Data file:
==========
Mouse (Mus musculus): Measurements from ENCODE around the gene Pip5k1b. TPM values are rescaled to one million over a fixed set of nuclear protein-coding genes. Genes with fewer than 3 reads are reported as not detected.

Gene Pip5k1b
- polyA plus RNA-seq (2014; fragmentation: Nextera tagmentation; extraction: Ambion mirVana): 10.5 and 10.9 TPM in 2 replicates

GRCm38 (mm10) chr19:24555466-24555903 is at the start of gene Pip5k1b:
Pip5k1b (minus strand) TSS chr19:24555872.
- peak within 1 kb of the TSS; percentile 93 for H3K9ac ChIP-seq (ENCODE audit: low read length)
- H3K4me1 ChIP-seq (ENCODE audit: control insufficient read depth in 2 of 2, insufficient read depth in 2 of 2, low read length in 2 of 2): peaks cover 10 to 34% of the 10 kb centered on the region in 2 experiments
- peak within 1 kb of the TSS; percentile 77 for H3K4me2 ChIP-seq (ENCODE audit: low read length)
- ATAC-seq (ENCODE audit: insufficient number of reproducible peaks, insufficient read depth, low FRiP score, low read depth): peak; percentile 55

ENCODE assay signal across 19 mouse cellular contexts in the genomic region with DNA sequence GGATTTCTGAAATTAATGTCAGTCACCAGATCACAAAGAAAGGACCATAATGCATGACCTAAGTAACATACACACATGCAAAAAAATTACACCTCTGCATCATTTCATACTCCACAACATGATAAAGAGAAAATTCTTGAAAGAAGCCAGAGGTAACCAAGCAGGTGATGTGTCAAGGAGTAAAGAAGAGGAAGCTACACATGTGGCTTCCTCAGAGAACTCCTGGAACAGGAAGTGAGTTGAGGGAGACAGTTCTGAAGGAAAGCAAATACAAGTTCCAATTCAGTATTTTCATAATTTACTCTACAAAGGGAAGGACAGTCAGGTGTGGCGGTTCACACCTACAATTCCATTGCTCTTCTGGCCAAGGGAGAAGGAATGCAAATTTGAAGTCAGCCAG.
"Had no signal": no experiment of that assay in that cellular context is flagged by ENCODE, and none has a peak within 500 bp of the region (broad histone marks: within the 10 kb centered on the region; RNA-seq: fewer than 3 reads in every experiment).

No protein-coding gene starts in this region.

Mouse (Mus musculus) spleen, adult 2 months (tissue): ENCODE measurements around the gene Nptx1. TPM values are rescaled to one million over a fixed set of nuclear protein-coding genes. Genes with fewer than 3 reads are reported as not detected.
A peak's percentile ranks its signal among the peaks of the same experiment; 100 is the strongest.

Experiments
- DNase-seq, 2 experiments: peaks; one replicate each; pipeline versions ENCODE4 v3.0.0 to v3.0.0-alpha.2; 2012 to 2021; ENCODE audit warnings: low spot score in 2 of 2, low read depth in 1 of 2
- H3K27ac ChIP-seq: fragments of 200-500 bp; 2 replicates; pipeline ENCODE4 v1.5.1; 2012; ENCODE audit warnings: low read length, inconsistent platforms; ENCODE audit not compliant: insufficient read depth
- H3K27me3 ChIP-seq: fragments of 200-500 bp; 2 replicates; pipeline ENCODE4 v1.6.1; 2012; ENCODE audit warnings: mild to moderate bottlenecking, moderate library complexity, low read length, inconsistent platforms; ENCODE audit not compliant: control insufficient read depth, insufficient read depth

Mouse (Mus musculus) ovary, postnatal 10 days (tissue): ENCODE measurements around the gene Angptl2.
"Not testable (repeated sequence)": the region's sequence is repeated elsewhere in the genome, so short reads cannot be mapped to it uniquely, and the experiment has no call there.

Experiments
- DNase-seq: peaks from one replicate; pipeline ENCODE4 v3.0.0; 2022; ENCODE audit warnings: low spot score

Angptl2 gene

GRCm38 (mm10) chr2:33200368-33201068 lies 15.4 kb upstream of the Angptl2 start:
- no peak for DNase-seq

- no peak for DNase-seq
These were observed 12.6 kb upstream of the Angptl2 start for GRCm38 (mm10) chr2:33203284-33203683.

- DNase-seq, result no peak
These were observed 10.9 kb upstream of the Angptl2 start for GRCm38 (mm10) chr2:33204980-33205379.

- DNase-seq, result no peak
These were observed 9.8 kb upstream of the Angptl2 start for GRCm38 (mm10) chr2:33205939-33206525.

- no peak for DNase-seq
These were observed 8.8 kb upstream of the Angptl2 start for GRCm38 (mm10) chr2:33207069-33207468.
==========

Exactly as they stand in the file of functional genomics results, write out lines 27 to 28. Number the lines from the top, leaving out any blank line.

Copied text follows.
These were observed 12.6 kb upstream of the Angptl2 start for GRCm38 (mm10) chr2:33203284-33203683.

- DNase-seq, result no peak